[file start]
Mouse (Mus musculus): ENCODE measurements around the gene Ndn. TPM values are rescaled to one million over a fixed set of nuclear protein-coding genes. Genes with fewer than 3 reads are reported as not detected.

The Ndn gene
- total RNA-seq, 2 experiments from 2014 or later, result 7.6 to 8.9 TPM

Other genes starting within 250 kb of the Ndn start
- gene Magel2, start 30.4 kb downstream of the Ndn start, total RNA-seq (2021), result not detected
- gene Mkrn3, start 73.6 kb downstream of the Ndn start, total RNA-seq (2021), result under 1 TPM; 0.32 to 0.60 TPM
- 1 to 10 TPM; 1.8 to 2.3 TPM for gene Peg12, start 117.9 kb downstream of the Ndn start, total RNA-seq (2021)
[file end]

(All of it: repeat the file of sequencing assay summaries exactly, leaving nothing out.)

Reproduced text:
Mouse (Mus musculus): ENCODE measurements around the gene Ndn. TPM values are rescaled to one million over a fixed set of nuclear protein-coding genes. Genes with fewer than 3 reads are reported as not detected.

The Ndn gene
- total RNA-seq, 2 experiments from 2014 or later, result 7.6 to 8.9 TPM

Other genes starting within 250 kb of the Ndn start
- gene Magel2, start 30.4 kb downstream of the Ndn start, total RNA-seq (2021), result not detected
- gene Mkrn3, start 73.6 kb downstream of the Ndn start, total RNA-seq (2021), result under 1 TPM; 0.32 to 0.60 TPM
- 1 to 10 TPM; 1.8 to 2.3 TPM for gene Peg12, start 117.9 kb downstream of the Ndn start, total RNA-seq (2021)